The Academy recommends pediatricians give children inactivated influenza vaccine in
the upcoming season and use live attenuated vaccine only as a last resort.
“Influenza is unpredictable from year to year, so we really want to immunize as many
kids as we can against the flu with what we think will be the most effective product.
That’s why we’re recommending the flu shot this coming season,” said Henry H. Bernstein,
D.O., M.H.C.M., FAAP, Red Book Online associate editor and ex officio member of the AAP Committee on Infectious
Everyone 6 months and older should be vaccinated against influenza, which was implicated
in the deaths of 168 children so far during the most recent season. Quadrivalent live
attenuated influenza vaccine (LAIV4, FluMist), which is given by intranasal spray
to healthy patients ages 2 through 49 years, was a popular option for those reluctant
to get a shot. While it performed relatively well against influenza B strains, there
was modest effectiveness against A/H3N2 strains and no overall effectiveness against
A/H1N1 strains. LAIV4 has not been recommended by the AAP and CDC for the past two
However, FluMist manufacturer MedImmune has changed to a new H1N1 strain (A/Slovenia)
that it suggests will produce better antibody responses than the previous H1N1 strain
(A/Bolivia). In February, the Centers for Disease Control and Prevention’s Advisory Committee on Immunization Practices reviewed MedImmune data as well as a meta-analysis on vaccine effectiveness and voted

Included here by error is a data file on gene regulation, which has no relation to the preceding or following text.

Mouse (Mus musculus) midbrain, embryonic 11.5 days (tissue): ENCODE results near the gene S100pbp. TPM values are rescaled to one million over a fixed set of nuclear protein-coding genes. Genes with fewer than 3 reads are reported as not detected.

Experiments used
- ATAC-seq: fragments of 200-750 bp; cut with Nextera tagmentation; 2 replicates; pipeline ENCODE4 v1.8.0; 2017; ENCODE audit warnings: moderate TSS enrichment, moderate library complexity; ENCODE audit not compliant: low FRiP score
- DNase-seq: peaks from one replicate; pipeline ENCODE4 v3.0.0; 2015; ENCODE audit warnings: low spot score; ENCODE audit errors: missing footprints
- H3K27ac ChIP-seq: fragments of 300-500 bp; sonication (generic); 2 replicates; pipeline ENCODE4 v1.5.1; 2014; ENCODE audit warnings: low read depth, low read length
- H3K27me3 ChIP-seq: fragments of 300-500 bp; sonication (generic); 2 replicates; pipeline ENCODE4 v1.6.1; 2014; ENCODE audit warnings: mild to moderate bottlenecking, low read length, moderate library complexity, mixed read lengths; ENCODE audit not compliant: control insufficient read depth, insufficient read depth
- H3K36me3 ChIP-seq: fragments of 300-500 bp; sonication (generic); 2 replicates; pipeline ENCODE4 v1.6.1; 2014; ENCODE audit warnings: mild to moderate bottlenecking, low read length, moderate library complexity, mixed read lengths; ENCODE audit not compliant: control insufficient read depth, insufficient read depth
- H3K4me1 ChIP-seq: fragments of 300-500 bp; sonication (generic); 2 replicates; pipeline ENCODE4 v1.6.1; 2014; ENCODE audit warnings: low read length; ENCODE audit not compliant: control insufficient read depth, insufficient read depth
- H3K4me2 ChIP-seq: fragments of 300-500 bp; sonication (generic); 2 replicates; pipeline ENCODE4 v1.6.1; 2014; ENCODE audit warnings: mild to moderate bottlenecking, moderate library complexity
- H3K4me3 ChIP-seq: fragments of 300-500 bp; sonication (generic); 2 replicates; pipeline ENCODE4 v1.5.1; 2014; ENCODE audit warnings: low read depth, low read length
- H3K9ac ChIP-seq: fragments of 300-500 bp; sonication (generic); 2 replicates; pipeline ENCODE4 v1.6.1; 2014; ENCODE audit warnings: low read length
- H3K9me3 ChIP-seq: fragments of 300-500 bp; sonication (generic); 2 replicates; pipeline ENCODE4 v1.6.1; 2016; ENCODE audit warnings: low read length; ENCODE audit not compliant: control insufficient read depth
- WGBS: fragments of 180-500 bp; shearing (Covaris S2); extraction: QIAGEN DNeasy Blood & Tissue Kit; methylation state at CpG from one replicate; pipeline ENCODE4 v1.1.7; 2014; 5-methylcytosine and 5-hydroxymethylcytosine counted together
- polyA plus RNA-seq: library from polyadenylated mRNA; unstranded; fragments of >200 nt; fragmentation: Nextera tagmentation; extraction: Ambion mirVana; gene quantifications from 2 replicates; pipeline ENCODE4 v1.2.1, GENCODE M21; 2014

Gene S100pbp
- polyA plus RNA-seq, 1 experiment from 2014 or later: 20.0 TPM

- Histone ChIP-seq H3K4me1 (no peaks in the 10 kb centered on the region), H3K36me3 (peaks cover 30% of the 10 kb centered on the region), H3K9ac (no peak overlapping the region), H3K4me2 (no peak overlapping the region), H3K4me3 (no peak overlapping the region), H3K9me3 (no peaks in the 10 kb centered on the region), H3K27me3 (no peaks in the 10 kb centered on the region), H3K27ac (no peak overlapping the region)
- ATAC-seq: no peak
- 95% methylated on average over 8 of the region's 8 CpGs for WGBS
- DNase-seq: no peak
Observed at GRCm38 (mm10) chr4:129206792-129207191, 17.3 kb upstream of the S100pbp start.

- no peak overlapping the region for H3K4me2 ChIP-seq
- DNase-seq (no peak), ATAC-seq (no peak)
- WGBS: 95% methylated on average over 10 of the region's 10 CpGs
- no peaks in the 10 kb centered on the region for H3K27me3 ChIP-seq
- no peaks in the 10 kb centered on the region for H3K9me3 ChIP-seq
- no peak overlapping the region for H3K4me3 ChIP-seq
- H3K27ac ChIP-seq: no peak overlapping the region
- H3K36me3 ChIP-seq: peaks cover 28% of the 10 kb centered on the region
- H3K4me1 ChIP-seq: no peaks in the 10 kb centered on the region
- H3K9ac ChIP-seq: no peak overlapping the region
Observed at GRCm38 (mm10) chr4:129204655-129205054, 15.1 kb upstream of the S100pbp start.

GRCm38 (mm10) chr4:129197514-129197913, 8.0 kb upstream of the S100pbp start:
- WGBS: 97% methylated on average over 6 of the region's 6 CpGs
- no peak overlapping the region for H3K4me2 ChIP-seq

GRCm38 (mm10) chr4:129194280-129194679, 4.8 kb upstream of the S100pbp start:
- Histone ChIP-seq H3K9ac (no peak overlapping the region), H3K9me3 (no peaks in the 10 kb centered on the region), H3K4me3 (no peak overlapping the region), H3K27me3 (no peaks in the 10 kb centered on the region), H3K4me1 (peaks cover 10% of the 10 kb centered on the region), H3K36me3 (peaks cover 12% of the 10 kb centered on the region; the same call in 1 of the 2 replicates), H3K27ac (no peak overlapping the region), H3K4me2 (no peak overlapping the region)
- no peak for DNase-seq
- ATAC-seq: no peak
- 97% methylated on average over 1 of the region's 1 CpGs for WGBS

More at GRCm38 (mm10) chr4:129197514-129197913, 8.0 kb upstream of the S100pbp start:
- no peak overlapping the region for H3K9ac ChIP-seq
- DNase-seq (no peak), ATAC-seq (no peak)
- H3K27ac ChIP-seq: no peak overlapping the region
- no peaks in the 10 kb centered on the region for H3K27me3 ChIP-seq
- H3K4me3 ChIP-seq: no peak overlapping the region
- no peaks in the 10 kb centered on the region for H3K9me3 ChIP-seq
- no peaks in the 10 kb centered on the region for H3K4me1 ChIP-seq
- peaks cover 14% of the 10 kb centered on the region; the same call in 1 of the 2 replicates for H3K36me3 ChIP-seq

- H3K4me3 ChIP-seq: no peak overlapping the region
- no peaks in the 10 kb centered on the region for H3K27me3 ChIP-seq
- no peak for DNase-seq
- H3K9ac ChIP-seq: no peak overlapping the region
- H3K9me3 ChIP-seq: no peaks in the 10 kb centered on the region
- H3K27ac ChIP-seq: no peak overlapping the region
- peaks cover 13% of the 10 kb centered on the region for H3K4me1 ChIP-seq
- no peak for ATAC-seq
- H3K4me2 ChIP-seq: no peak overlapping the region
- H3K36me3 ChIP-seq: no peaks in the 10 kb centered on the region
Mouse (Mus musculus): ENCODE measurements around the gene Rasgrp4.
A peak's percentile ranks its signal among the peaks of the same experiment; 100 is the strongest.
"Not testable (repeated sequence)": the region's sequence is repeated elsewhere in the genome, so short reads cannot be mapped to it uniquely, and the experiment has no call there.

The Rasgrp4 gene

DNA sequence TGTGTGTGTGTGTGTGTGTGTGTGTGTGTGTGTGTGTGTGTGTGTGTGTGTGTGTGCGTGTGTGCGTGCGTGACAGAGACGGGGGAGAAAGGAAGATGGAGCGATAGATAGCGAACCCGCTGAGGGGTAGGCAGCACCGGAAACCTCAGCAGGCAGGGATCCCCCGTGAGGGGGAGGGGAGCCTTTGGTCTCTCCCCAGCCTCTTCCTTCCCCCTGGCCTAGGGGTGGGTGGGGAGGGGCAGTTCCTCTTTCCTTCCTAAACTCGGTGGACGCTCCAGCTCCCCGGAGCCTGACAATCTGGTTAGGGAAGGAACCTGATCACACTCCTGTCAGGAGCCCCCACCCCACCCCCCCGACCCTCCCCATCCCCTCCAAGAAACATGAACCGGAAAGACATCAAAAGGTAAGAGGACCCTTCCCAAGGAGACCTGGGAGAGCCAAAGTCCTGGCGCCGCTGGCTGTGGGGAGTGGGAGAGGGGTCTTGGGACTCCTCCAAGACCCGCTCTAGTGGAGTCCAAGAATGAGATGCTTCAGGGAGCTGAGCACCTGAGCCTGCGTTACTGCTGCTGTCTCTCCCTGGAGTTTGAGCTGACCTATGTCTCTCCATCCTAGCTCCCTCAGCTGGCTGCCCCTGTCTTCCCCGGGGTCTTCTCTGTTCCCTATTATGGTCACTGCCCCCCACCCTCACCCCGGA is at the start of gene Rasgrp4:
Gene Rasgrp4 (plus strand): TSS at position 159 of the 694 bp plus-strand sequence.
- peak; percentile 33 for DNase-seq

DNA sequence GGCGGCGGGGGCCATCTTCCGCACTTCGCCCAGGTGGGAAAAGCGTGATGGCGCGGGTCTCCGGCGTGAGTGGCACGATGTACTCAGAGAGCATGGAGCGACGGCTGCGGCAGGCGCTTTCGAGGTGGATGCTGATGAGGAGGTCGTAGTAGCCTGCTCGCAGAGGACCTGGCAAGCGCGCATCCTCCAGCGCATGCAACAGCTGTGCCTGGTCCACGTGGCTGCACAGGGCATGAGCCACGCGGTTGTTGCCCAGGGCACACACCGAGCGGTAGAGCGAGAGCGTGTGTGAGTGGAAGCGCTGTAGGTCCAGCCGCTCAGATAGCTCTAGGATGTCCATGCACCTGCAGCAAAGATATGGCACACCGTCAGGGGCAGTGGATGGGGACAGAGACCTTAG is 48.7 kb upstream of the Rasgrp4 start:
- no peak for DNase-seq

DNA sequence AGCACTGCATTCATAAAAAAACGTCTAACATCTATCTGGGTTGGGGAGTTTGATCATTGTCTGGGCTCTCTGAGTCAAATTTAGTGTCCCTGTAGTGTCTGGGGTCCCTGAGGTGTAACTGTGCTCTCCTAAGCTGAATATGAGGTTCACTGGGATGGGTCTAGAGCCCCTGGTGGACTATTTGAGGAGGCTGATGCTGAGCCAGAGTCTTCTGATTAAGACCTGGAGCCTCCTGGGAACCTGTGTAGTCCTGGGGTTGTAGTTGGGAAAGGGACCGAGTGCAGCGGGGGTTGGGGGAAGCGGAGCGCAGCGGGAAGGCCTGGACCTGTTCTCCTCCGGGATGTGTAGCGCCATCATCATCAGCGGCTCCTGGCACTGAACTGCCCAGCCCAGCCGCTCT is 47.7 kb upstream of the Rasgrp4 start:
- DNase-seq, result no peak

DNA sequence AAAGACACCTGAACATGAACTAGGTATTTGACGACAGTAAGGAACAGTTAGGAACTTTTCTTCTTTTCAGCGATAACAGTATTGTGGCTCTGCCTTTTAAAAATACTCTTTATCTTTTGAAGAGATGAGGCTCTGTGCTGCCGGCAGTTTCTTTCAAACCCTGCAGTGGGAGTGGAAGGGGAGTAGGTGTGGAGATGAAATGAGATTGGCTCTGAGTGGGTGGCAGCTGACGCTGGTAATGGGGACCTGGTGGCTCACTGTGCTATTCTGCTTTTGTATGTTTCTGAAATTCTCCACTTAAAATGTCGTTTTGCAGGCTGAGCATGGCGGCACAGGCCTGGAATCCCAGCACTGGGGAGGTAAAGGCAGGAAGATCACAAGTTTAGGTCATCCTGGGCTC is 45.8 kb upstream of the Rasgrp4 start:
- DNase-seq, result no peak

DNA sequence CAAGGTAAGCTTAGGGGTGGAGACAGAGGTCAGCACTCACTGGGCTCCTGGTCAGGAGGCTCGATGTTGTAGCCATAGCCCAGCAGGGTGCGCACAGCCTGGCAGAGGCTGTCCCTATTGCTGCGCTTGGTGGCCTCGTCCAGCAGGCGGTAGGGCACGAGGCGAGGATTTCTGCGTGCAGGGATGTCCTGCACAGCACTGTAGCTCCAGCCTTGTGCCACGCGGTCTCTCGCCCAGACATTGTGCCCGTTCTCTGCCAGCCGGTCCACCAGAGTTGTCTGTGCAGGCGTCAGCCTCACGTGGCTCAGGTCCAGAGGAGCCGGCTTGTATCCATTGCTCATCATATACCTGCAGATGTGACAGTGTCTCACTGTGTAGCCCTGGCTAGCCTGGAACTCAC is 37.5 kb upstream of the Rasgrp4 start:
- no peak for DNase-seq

to reintroduce LAIV4 as an option for the 2018-’19 season. However, the data on whether
or not it will be effective are not definitive.
“There is potential that if we happen to have an H1N1 predominant year and the vaccine
turns out to not perform as maybe some are anticipating … then we would potentially
be putting some children at risk of getting H1N1 disease and not being protected at
all,” said COID member Flor M. Munoz, M.D., FAAP.
Because of these unknowns, the Academy recommends children receive inactivated influenza
vaccine (IIV), administered intramuscularly. While IIV effectiveness varies each season,
Dr. Munoz said it consistently has been better than LAIV in recent years. If a family
refuses the IIV for their child, he or she may be offered LAIV.
“If some people decline the flu shot for their child, it’s better they accept the
intranasal product and hopefully get some rather than no protection at all,” Dr. Bernstein
Dr. Munoz encouraged pediatricians to stay up to date on how vaccines are performing
in the upcoming influenza season. They should discuss the recommendation for IIV and
potential risks of LAIV4 with families.
More information will be available in the July issue of AAP News and in the AAP influenza policy released in early September.